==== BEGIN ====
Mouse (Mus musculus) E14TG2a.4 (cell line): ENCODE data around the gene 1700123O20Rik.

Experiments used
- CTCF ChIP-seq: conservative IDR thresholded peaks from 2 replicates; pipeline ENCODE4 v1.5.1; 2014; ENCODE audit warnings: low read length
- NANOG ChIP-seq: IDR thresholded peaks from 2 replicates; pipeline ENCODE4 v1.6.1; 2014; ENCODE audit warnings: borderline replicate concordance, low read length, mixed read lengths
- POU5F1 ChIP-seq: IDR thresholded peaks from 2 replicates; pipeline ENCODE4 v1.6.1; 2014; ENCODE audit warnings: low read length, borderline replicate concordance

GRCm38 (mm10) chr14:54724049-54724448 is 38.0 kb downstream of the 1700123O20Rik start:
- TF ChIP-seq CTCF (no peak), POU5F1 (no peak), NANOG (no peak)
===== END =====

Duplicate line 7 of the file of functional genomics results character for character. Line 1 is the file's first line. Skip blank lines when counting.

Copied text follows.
- TF ChIP-seq CTCF (no peak), POU5F1 (no peak), NANOG (no peak)